Timberland pledges to achieve full circularity of its products by 2030

As climate action from all layers of society becomes ever more important by the day, it has been encouraging to see an increasing number of leaders from different industries step up their efforts and do more to tackle this urgent global challenge. One of the latest companies to set an ambitious sustainability target is footwear manufacturer Timberland.

The brand’s most recent actions to fight climate change go beyond the usual corporate commitments to reduce environmental harm – by 2030, the company aims to have a net positive impact on nature.

To achieve this ambitious goal, the brand plans to design all of its products for circularity – meaning that materials for one product are reused in a closed-loop to make other products – and to source all of its natural materials from farmers practicing regenerative agriculture.

While the brand was already an early adopter of fabrics made from recycled plastic, this fall it will launch new boots made from recycled leather, an industry first. “We really want to push the industry to think beyond plastics,” says Colleen Vien, the company’s sustainability director.

Timberland’s boots, jackets, and all of its other products will also be designed to be easily taken apart at the end-of-life stage so the materials can be recycled. To do this it will also try to ensure that all products are returned back to them once they reach the end of their life.

All of this can help reduce the company’s environmental impact, but it plans to take its sustainability efforts even further by shifting to regenerative agriculture at the end of its supply chains. This, for example, would entail sourcing its leather from farms whose ranches have a positive impact on the environment, such as capturing more carbon in the soil.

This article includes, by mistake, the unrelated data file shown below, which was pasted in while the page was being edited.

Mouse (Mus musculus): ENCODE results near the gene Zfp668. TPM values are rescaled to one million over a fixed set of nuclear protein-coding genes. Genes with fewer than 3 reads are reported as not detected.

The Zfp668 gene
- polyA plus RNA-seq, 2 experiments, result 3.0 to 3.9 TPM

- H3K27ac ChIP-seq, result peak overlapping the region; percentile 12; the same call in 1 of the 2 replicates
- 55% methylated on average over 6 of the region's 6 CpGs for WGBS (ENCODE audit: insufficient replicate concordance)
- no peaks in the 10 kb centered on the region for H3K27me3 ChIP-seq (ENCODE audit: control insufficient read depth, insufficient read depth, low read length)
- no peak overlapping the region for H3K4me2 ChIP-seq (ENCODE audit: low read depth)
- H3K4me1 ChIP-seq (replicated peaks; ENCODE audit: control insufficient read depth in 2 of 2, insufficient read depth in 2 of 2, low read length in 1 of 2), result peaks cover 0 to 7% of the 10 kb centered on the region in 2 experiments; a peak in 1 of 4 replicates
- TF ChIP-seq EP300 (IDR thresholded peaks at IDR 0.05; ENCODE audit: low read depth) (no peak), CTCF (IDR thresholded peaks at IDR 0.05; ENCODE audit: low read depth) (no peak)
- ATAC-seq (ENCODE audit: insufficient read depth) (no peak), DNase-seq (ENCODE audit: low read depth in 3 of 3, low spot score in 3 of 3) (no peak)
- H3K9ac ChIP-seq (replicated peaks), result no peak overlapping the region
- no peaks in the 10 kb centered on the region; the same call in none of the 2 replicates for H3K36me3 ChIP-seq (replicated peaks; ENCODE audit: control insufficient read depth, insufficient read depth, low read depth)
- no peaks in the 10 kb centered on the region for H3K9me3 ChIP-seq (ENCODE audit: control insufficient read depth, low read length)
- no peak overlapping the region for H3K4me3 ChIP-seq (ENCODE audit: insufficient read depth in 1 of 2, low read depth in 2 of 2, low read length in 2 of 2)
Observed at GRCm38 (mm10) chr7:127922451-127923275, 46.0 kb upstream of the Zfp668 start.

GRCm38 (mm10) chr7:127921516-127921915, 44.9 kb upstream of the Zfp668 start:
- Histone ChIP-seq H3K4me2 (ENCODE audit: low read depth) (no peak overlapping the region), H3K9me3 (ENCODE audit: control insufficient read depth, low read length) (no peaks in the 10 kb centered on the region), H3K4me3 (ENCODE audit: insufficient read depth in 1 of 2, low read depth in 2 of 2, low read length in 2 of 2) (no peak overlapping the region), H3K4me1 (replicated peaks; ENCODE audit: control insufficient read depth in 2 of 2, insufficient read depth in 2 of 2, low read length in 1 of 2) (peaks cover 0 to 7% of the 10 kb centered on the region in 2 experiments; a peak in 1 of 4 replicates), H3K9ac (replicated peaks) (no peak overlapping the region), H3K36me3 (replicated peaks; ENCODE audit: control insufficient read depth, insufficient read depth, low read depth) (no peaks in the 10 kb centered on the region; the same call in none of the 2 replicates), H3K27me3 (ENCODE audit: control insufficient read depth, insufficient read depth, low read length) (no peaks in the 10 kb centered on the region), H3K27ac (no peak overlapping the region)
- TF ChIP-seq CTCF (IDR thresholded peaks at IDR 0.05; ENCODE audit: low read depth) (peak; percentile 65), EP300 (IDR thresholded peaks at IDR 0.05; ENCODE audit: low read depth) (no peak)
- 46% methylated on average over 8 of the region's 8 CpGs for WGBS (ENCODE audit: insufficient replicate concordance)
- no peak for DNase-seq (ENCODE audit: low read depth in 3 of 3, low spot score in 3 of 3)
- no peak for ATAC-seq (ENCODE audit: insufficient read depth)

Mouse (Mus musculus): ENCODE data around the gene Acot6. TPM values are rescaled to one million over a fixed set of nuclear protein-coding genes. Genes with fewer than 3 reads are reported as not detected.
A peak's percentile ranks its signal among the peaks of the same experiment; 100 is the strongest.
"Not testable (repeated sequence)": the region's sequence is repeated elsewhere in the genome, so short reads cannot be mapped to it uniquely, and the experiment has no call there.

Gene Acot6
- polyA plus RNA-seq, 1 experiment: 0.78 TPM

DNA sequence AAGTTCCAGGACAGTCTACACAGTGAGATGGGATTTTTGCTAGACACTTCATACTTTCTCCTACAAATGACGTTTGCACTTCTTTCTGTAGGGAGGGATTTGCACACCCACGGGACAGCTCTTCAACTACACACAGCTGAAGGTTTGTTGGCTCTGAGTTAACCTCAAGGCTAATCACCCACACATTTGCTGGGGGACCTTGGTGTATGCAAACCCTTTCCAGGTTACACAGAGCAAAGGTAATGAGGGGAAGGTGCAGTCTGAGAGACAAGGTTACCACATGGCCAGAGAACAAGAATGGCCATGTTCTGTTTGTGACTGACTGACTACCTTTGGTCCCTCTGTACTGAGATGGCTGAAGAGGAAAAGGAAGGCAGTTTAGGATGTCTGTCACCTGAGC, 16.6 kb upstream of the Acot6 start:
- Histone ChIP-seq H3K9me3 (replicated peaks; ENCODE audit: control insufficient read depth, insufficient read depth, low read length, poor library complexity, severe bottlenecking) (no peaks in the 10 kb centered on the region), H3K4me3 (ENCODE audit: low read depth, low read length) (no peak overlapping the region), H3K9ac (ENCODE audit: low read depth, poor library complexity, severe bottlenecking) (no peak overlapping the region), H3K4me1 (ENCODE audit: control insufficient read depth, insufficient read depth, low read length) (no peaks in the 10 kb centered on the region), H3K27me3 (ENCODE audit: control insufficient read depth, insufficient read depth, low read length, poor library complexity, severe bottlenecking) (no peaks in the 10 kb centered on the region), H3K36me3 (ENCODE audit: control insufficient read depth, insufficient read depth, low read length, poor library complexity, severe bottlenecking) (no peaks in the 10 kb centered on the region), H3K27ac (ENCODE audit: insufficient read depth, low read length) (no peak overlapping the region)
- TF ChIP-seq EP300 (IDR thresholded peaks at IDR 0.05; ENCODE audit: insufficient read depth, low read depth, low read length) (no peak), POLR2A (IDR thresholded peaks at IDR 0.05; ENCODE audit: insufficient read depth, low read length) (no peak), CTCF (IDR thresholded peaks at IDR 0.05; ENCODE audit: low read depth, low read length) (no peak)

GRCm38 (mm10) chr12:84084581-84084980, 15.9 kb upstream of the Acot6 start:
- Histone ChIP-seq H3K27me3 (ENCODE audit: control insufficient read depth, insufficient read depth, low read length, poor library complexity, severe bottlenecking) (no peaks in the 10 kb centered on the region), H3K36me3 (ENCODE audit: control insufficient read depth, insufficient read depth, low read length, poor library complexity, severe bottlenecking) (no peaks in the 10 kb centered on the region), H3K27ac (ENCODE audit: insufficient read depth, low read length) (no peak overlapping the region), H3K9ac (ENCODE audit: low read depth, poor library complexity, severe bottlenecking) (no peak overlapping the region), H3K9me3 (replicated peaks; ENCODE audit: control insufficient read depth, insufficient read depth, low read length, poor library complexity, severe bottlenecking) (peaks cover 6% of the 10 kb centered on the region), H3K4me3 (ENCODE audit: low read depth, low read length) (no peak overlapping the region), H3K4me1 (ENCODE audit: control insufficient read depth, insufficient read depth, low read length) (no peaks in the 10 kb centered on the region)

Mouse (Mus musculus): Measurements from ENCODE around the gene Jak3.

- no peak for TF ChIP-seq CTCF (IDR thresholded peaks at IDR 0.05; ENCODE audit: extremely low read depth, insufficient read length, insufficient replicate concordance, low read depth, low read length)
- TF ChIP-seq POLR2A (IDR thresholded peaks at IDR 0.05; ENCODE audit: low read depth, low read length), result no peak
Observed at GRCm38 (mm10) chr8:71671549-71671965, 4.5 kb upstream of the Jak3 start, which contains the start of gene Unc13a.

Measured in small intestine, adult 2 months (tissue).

Overall, the team is hoping to inspire its suppliers, as well as the rest of the apparel industry, to change their current practices so that they benefit both people and the planet.

Solution News Source

Timberland pledges to achieve full circularity of its products by 2030

As climate action from all layers of society becomes ever more important by the day, it has been encouraging to see an increasing number of leaders from different industries step up their efforts and do more to tackle this urgent global challenge. One of the latest companies to set an ambitious sustainability target is footwear manufacturer Timberland.

The brand’s most recent actions to fight climate change go beyond the usual corporate commitments to reduce environmental harm – by 2030, the company aims to have a net positive impact on nature.

To achieve this ambitious goal, the brand plans to design all of its products for circularity – meaning that materials for one product are reused in a closed-loop to make other products – and to source all of its natural materials from farmers practicing regenerative agriculture.

While the brand was already an early adopter of fabrics made from recycled plastic, this fall it will launch new boots made from recycled leather, an industry first. “We really want to push the industry to think beyond plastics,” says Colleen Vien, the company’s sustainability director.

Timberland’s boots, jackets, and all of its other products will also be designed to be easily taken apart at the end-of-life stage so the materials can be recycled. To do this it will also try to ensure that all products are returned back to them once they reach the end of their life.

All of this can help reduce the company’s environmental impact, but it plans to take its sustainability efforts even further by shifting to regenerative agriculture at the end of its supply chains. This, for example, would entail sourcing its leather from farms whose ranches have a positive impact on the environment, such as capturing more carbon in the soil.

Overall, the team is hoping to inspire its suppliers, as well as the rest of the apparel industry, to change their current practices so that they benefit both people and the planet.

Solution News Source

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